If you've got an old laptop collecting dust in your home, you're not alone. In a survey conducted last spring by the Consumer Reports Survey Group, a quarter of the members who had purchased multiple laptops since 2014 confessed to letting one of those devices linger under the roof—unused—after it had been replaced. 

And that raises a good question: How do you go about finding a new home for an old laptop? With Earth Day approaching, here are a few eco-friendly options to consider.

Sell It

Believe it or not, there’s a robust market for old tech. Between eBay, Craigslist, Facebook Marketplace, LetGo, OfferUp, and Decluttr, you should have no trouble finding someone to take an unwanted computer off your hands. Using eBay, I’ve sold a nonfunctioning MacBook Pro with a missing hard drive for $100, a three-year-old iPad mini for $175, and an iPhone 7 for $405.

More on Laptops

Online marketplaces make it really easy to list items, offering intuitive step-by-step instructions to help you sell your wares without a fee. While eBay takes a small cut of the sale price, I’ve found that it still yields a bigger sum than the buy-back sites such as Gazelle and Glyde.

Before you sell a digital device to someone you don't know, though, take a few precautions to protect your privacy. You don't want bank account info, personal images, or your browsing history lingering on the machine.

With a tablet, a factory reset (activated through the Settings menu) will wipe the slate clean. For a laptop, you're better off removing the hard drive. (Just be sure to note that it's gone when you place the item on sale.) The website ifixit.com offers teardown tutorials to walk you through the process. The only tool you need is a screwdriver.

Recycle It

For those who don't have the time to list used electronics, don't fret; local governments and schools often collect e-waste for Earth Day/Week. And many municipalities schedule collection days year-round.

In some cases you may have to fill out a pickup request online. To get the details, go to the website for your local government or sanitation department.

If your city doesn't have such a program for electronics products, you can find a state-by-state listing of organizations that will accept them by going to the website TIA E-cycling Central. You should check out the collection programs at BestBuy and Staples, too. Both are free. And Amazon will reward you with a gift card for newer items recovered through its trade-in program.

Donate It

It’s always nice to give back, and a used computer is a valuable tool for a family without the resources to buy one. If you'd like to contribute a laptop to a family in need, the National Cristina Foundation and the World Computer Exchange can help you make that happen.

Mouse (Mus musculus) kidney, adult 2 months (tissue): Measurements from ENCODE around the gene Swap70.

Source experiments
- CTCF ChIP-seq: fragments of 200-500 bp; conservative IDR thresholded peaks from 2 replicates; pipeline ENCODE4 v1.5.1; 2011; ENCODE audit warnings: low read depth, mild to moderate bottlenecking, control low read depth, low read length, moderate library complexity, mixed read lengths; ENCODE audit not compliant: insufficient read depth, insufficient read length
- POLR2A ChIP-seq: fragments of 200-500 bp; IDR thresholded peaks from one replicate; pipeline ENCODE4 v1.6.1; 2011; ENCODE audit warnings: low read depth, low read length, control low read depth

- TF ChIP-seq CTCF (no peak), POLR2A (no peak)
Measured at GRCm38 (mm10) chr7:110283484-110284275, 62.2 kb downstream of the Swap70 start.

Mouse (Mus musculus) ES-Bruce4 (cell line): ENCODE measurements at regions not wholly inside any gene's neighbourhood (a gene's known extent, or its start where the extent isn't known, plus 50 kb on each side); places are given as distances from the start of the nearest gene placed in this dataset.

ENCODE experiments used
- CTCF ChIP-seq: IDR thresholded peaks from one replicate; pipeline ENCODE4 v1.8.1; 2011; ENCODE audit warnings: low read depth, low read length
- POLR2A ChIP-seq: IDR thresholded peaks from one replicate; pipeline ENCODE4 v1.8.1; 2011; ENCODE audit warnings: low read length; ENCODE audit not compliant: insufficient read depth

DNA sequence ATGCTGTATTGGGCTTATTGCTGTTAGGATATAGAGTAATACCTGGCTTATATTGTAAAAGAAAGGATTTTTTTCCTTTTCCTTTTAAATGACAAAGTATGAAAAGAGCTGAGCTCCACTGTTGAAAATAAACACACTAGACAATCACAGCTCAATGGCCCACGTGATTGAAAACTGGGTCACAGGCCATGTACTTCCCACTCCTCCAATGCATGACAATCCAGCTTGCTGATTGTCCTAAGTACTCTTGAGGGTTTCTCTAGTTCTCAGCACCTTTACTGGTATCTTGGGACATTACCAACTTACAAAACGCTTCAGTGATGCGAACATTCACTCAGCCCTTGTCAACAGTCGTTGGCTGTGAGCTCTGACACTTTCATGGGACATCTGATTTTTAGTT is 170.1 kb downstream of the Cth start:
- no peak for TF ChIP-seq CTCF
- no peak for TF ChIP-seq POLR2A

“So many of our children today come home from school with homework that has to be done online,” says Harry Rizer, CEO of the National Cristina Foundation. “If the family doesn't have a computer, they have to take the kid to the library every night and stand in line until it's their turn. And if the library closes, they're out of luck.”

That digital divide stretches way beyond childhood, too. These days, it’s impossible to apply for a job at McDonald's without access to a computer and broadband.

Even a 5- or 6-year-old computer can be given a second life in a new home, says Rizer. To find a nearby nonprofit in need of equipment, you can check out the hundreds of prescreened organizations listed on the National Cristina Foundation website.

Keep in mind that your donation may be eligible for a tax break.

"You can deduct the fair market value of the laptop—that is, how much it would be worth if you sold it on, say, eBay," says Tobie Stanger, a CR senior editor who covers taxes. "To be written off on your tax return, a donated item must at least be in good condition."

For help in coming up with the valuation, use TurboTax's ItsDeductible, which values items based on current eBay prices.

Upgrade It

And finally, if you have a child or a friend in need of a computer, you might consider giving the one you've outgrown a quick tuneup. If it was purchased in the last few years, you can make it run faster with a couple of tweaks.

MacBooks are notoriously difficult to upgrade because their parts are usually soldered or glued into the body. But models made by other manufacturers let you add more memory and replace an old hard drive with a quicker, more efficient solid-state drive (SSD). If that's too costly, lower-priced hybrid drives, which combine a hard drive with solid-state memory, are a good compromise.

Once again, iFixit is a great resource for info on whether your device can be upgraded and how you go about doing it. A new SSD will give you the biggest performance boost, for example. It lets your computer access data without the moving parts required by a traditional hard drive, and allows for quicker information retrieval.

Adding more memory (RAM) can improve a computer's performance as well, allowing you to multitask with greater speed, particularly if you're the sort who likes to keep a lot of tabs open on your browser (think 10 or more).

If you don't plan to do video editing or heavy multitasking, 4GB of RAM is probably enough. But desktops and laptops often have 8GB. To find out what type of RAM modules your laptop needs, you might have to do a little digging. (Crucial's and Kingston's online stores can help.) As for how much RAM your computer can handle, consult the owner's manual or the manufacturer’s website.